Some terms that are related to the pavilion include:

  • Pavilion angle: The pavilion angle refers to the angle that the bezel facet of the pavilion makes with the girdle. This angle determines how well the diamond would refract or bend light. It must be greater than what is called the critical angle (which I would explain) so that light can be adequately refracted. It is recommended that the pavilion angle should fall between 40 – 41.6 degrees. At this angle, it has been observed that reflection is optimal and the amount of light loss is at the lowest.
  • Critical angle: In optics, this refers to the angle beyond which light landing on a surface would be totally reflected. So for instance, if the critical angle of a substance is said, 40 degrees. It means if rays of light come in at 45 degrees, then all of the rays would be reflected from the surface of that material, instead of passing through it.

Get it?

The implication is that the value of the pavilion angle for a diamond must be such that light lands on the pavilion at an angle greater than the critical angle so that light coming can be totally reflected the observer, which would produce sparkle and brilliance.

  • Pavilion depth: The pavilion depth refers to the measurement of the pavilion from the girdle to the culet. It can be expressed in pavilion depth percentage by dividing the pavilion depth by the girdle diameter multiplied by 100 :

 

Pavilion depth percentage = (pavilion depth/ average girdle diameter) x 100

The significance of the pavilion to the quality of the diamond cannot be overemphasized. If the pavilion is cut too shallow, then it means that the critical angle is increased and the rays of light would be bent too much, to the extent that they would be directed to the opposite crown instead of the opposite pavilion. These rays would be lost and the diamond would have reduced brilliance and sparkle.

Again, if the diamond is cut too deep, then the angle is lesser than the critical angle and so more light is lost through the pavilion facet, instead of being reflected.

The pavilion is, therefore, an important factor to be considered when purchasing a diamond.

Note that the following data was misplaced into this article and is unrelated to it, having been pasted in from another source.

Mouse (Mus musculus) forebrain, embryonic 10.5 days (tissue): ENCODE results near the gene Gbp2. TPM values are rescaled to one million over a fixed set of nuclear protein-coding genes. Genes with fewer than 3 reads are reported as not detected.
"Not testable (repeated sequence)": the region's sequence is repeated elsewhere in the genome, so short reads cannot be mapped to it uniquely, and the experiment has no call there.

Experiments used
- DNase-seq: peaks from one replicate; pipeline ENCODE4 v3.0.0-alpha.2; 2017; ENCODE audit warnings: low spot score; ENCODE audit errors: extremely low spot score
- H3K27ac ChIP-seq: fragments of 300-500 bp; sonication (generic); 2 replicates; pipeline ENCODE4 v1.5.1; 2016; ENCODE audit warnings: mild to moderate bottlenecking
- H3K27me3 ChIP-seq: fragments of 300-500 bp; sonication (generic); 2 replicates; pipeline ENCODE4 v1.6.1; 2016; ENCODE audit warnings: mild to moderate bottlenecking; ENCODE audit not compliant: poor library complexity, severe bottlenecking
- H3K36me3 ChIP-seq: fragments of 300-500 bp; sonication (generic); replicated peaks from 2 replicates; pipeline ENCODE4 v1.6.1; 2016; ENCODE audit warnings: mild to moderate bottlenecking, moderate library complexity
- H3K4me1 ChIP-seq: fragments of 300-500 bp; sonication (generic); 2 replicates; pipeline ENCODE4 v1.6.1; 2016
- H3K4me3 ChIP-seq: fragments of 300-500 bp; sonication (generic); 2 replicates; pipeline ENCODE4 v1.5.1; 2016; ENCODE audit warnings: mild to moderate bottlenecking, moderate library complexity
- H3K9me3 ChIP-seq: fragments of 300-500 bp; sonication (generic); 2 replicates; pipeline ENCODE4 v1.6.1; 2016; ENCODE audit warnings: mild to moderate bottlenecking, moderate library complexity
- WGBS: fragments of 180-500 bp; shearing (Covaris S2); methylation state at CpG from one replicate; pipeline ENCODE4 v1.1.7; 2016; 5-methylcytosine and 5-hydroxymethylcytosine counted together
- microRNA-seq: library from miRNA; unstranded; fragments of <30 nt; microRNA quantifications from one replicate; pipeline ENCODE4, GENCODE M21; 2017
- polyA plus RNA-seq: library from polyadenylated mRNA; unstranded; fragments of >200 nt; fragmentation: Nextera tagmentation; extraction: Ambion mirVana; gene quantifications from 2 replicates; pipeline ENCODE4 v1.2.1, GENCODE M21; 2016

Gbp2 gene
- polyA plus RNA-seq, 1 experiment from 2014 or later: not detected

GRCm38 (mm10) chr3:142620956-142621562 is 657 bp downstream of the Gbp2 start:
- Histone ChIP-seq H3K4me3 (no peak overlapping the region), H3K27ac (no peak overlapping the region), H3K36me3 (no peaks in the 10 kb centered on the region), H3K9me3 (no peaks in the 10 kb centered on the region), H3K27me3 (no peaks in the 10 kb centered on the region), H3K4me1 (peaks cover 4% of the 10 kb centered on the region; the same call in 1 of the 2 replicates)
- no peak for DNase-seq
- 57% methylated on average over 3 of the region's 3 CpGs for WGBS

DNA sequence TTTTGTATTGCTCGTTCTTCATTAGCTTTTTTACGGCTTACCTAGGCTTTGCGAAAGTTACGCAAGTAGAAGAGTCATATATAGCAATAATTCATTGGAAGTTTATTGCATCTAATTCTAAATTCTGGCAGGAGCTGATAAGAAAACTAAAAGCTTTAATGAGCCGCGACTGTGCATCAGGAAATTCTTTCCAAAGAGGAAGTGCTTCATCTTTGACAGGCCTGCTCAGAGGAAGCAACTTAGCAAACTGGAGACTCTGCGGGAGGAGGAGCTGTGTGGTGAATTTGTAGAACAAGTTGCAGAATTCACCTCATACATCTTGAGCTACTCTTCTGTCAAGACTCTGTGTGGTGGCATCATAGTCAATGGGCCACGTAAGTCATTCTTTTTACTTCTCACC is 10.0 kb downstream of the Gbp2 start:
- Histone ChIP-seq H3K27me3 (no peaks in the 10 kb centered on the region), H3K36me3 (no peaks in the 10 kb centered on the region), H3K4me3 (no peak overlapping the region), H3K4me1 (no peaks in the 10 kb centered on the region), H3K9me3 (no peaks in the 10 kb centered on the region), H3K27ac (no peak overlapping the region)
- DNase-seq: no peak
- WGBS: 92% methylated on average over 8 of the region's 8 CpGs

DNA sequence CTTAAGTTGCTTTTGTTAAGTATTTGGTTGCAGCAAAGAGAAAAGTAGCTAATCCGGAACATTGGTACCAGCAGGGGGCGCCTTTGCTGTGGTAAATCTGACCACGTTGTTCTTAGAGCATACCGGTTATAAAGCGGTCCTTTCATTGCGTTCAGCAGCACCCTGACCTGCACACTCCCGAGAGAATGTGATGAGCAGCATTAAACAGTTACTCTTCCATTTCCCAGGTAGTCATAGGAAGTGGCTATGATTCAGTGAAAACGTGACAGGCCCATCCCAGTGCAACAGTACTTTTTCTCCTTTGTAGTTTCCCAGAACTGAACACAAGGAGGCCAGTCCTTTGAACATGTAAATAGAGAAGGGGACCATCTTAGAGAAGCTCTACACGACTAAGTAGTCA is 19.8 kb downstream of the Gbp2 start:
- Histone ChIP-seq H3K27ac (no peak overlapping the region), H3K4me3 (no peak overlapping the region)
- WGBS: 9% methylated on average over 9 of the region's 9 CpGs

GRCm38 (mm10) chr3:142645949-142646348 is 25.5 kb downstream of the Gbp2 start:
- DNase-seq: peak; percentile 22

THE CULET

The culet of a diamond is the lowest part of the diamond. At the culet, all facets meet and the diamond is sealed off. This arrangement is to prevent light from leaking out of the diamond, instead, light is reflected in the diamond. The following descriptions are used to describe the culet, depending on its size: None, very small, small, medium, large, and extremely large.

The most preferred of this is the one graded none. Diamonds that have larger culets tend to leak more light than those without culets or smaller sized culets. As a matter of fact, the ideal diamond would have a culet that is invisible to the naked eye.

A diamond with a large-sized culet would also have a lower cut grade due to its reduced brilliance and sparkle.

It is a good thing that GIA reports would always describe the culet of any diamond. Therefore always pay attention and be on the lookout for only diamonds with the ‘None’ or ‘No culet’ description. This grade of culets could also be described as a ‘pointed culet’. They would most likely fall into the excellent range.

It should also be stated that the culet is the thinnest portion of the diamond and so it can easily be chipped off. Therefore, care should be taken to always protect the culet.

In conclusion

The diamond has constituent parts that each contributes to its beauty and brilliance. Once these parts are correctly positioned, the quality of the diamond is increased. However, if they are not properly cut, the quality is reduced.

Every buyer should have a basic understanding of these parts and how they affect their diamonds. This would help them to always get the best quality anytime they go shopping for diamonds.

However, if things get a little murky and you are not able to distinguish well from bad quality, it is always better to call a certified diamond expert or your gemologist to give you advice.

Your preferences would also come to play as you can vary in different parts to suit what you need exactly.

Overall, the choice still remains yours!